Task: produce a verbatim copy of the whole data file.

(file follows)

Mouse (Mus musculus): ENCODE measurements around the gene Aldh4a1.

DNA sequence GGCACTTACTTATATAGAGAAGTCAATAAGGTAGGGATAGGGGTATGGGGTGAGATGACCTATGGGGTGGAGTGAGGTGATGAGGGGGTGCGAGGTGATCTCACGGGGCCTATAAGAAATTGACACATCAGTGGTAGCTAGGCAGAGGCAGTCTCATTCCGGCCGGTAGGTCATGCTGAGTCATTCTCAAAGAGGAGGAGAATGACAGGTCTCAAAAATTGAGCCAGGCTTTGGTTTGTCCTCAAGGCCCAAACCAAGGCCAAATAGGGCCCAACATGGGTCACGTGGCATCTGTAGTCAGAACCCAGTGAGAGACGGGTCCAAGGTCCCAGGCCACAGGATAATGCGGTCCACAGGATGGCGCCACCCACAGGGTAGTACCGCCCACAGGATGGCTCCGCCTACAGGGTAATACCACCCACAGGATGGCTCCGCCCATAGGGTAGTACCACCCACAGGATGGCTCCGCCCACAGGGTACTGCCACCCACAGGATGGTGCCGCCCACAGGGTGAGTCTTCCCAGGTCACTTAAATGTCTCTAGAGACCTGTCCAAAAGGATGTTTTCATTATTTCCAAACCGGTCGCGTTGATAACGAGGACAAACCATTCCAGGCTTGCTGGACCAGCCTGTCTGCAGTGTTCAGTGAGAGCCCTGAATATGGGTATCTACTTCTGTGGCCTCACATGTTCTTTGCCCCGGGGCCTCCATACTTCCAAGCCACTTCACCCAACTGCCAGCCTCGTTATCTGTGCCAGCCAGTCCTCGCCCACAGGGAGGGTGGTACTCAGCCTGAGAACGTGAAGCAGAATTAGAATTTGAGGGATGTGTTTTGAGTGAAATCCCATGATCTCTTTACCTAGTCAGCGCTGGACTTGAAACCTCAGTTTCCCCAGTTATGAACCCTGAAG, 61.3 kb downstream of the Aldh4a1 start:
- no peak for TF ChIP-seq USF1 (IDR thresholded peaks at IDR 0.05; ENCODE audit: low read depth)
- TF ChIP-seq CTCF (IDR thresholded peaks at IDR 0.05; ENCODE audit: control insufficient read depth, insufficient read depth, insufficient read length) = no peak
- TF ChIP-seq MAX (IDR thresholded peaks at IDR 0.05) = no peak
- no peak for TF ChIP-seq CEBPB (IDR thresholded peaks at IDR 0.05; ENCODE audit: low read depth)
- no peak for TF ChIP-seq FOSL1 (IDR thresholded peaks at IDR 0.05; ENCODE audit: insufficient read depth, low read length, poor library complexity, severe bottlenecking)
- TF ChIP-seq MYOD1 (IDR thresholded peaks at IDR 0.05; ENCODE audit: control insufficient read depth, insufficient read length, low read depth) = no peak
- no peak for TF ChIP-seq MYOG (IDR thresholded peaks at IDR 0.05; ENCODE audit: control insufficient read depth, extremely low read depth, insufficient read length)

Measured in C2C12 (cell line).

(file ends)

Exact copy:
Mouse (Mus musculus): ENCODE measurements around the gene Aldh4a1.

DNA sequence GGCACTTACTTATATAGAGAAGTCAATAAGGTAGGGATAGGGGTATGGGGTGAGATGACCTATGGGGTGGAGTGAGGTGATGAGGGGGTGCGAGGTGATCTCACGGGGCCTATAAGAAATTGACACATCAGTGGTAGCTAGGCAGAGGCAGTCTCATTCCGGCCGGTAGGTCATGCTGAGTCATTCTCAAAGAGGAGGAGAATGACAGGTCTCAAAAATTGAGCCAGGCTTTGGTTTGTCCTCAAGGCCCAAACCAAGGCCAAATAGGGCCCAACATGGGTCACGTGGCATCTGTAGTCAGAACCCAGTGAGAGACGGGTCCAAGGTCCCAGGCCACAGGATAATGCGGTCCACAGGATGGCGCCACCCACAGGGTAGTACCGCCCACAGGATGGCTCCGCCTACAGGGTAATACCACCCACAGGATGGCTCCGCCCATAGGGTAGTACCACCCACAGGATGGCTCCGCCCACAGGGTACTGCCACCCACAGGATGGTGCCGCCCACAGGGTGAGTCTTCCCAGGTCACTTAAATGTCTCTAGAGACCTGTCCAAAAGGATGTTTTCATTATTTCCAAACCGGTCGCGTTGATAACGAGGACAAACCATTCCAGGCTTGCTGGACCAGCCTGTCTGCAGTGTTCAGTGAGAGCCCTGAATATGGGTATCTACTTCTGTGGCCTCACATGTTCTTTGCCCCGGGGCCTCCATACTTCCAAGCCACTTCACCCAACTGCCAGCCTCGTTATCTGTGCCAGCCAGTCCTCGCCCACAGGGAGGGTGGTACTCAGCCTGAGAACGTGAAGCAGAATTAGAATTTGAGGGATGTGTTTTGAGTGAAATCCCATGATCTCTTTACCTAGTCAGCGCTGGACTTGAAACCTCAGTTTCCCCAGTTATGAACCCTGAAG, 61.3 kb downstream of the Aldh4a1 start:
- no peak for TF ChIP-seq USF1 (IDR thresholded peaks at IDR 0.05; ENCODE audit: low read depth)
- TF ChIP-seq CTCF (IDR thresholded peaks at IDR 0.05; ENCODE audit: control insufficient read depth, insufficient read depth, insufficient read length) = no peak
- TF ChIP-seq MAX (IDR thresholded peaks at IDR 0.05) = no peak
- no peak for TF ChIP-seq CEBPB (IDR thresholded peaks at IDR 0.05; ENCODE audit: low read depth)
- no peak for TF ChIP-seq FOSL1 (IDR thresholded peaks at IDR 0.05; ENCODE audit: insufficient read depth, low read length, poor library complexity, severe bottlenecking)
- TF ChIP-seq MYOD1 (IDR thresholded peaks at IDR 0.05; ENCODE audit: control insufficient read depth, insufficient read length, low read depth) = no peak
- no peak for TF ChIP-seq MYOG (IDR thresholded peaks at IDR 0.05; ENCODE audit: control insufficient read depth, extremely low read depth, insufficient read length)

Measured in C2C12 (cell line).